Symptoms and causes


Airplane ear can occur in one or both ears. Airplane ear signs and symptoms may include:

  • Moderate discomfort or pain in your ear
  • Feeling of fullness or stuffiness in your ear
  • Muffled hearing or slight to moderate hearing loss

If airplane ear is severe or lasts more than a few hours, you may experience:

  • Severe pain
  • Pressure in your ear similar to being underwater
  • Moderate to severe hearing loss
  • Ringing in your ear (tinnitus)
  • Spinning sensation (vertigo)
  • Vomiting resulting from vertigo
  • Bleeding from your ear

When to see a doctor

Usually you can do things on your own to treat airplane ear. If discomfort, fullness or muffled hearing lasts more than a few hours or if you experience any severe signs or symptoms, call your doctor.


Airplane ear occurs when an imbalance in the air pressure in the middle ear and air pressure in the environment prevents your eardrum (tympanic membrane) from vibrating as it should. Air pressure regulation is the work of a narrow passage called the eustachian tube. One end is connected to the middle ear. The other end has a tiny opening where the back of the nasal cavity and the top of the throat meet (nasopharynx).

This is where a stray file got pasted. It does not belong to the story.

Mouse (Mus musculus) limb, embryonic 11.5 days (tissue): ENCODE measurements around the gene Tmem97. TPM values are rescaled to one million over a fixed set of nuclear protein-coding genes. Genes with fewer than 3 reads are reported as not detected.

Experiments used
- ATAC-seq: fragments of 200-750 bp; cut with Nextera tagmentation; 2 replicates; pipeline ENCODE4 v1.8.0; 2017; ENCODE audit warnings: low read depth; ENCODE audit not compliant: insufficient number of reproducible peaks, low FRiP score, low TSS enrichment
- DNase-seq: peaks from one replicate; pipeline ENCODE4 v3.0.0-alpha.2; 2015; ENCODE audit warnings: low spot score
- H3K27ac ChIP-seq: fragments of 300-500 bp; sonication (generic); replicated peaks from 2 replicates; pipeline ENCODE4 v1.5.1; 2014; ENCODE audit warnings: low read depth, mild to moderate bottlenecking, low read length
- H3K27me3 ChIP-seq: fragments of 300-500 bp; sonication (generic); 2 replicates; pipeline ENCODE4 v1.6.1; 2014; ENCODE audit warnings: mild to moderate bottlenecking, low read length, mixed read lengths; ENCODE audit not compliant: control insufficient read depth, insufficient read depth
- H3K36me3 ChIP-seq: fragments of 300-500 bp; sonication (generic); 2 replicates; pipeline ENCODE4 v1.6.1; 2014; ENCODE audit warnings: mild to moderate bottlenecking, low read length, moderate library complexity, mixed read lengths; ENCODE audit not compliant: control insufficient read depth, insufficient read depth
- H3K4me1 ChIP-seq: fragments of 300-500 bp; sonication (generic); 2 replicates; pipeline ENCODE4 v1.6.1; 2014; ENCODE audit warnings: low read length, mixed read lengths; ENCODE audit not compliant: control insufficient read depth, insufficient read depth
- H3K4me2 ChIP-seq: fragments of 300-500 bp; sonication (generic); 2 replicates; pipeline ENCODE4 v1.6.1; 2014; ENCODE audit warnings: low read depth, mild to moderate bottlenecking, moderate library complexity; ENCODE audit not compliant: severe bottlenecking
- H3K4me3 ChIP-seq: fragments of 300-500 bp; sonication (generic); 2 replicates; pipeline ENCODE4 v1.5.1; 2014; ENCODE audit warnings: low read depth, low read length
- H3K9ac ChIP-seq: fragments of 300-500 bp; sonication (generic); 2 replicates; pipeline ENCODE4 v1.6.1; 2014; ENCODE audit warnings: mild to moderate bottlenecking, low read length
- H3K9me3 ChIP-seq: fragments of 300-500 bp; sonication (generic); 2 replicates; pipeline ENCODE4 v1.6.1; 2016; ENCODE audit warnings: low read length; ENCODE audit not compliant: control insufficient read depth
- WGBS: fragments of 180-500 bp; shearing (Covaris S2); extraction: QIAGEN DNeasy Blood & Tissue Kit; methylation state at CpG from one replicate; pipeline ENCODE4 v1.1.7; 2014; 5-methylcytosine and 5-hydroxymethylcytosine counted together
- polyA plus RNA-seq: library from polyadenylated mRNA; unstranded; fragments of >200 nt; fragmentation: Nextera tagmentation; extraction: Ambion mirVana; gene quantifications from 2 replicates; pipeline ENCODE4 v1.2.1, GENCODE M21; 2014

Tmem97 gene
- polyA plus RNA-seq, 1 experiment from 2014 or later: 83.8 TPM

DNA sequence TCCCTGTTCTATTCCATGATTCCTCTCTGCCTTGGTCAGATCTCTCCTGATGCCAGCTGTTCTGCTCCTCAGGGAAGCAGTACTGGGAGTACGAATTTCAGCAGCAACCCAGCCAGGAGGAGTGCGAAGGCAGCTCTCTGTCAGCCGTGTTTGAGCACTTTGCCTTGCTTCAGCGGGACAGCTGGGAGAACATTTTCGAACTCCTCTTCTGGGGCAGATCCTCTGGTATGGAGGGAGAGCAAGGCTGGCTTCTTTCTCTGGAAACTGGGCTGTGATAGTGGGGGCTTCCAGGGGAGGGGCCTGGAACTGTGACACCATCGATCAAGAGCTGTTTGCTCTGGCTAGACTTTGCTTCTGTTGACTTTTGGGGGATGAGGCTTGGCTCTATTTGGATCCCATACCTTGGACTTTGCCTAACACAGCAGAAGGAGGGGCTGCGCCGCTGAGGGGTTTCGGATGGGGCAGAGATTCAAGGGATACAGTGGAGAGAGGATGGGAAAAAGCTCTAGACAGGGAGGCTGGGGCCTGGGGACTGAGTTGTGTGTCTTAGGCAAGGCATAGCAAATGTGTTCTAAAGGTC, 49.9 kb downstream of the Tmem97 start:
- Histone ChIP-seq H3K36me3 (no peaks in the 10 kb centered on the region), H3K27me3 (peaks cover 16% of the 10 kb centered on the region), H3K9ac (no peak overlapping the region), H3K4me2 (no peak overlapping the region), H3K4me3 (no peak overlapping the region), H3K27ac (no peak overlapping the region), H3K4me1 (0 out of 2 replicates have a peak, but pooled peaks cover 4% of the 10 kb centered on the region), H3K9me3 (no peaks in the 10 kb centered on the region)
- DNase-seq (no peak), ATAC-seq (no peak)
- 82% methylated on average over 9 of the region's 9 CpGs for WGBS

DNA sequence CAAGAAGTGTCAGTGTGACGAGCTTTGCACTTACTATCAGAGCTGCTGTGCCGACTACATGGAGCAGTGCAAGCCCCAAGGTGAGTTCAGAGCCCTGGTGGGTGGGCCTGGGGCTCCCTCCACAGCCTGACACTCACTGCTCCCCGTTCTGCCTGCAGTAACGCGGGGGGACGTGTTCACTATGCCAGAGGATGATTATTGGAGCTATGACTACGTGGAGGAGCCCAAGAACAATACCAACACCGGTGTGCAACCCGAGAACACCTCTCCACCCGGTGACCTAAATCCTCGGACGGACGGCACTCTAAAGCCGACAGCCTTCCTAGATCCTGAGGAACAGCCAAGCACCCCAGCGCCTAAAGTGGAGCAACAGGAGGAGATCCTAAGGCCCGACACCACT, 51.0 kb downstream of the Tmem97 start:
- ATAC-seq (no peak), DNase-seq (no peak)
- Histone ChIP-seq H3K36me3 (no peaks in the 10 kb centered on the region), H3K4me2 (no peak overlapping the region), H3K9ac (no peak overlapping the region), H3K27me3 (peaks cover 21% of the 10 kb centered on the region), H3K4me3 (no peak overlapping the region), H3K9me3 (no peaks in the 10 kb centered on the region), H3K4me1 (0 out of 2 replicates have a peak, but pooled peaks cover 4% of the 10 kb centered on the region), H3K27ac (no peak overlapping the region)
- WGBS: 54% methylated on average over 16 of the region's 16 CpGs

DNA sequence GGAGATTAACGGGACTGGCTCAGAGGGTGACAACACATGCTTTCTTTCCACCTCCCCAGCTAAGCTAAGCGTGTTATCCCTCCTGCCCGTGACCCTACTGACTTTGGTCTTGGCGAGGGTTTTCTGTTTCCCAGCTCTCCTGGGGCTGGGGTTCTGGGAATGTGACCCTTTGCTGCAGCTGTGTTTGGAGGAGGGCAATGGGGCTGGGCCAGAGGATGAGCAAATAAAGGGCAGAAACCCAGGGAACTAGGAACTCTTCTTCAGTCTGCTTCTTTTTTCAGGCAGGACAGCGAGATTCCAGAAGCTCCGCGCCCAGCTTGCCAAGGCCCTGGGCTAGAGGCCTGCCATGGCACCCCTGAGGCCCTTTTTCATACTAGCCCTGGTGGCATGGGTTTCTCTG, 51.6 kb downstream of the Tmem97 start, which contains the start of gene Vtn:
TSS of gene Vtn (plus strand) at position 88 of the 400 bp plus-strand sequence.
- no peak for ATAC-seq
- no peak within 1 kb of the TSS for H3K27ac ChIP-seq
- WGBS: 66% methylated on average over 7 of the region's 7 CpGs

When an airplane climbs or descends, the air pressure in the environment changes rapidly, and your eustachian tube often doesn't react quickly enough. Swallowing or yawning activates muscles that open the eustachian tube and allow the middle ear to replenish its air supply, often eliminating the symptoms of airplane ear.

Ear barotrauma also may be caused by:

  • Scuba diving
  • Hyperbaric oxygen chambers
  • Explosions nearby

You may also experience a minor case of barotrauma while riding an elevator in a tall building or driving in the mountains.

Risk factors

Any condition that blocks the eustachian tube or limits its function can increase the risk of airplane ear. Common risk factors include:

  • A small eustachian tube, especially in infants and toddlers
  • The common cold
  • Sinus infection
  • Hay fever (allergic rhinitis)
  • Middle ear infection (otitis media)
  • Sleeping on an airplane during ascent and descent

Frequent or severe airplane ear may damage the tissues of the inner ear or eustachian tube, which increases your chances of experiencing the problem again.


Airplane ear usually isn't serious and responds to self-care. Long-term complications may occur when the condition is serious or prolonged or if there's damage to middle or inner ear structures.

Rare complications may include:

  • Permanent hearing loss
  • Ongoing (chronic) tinnitus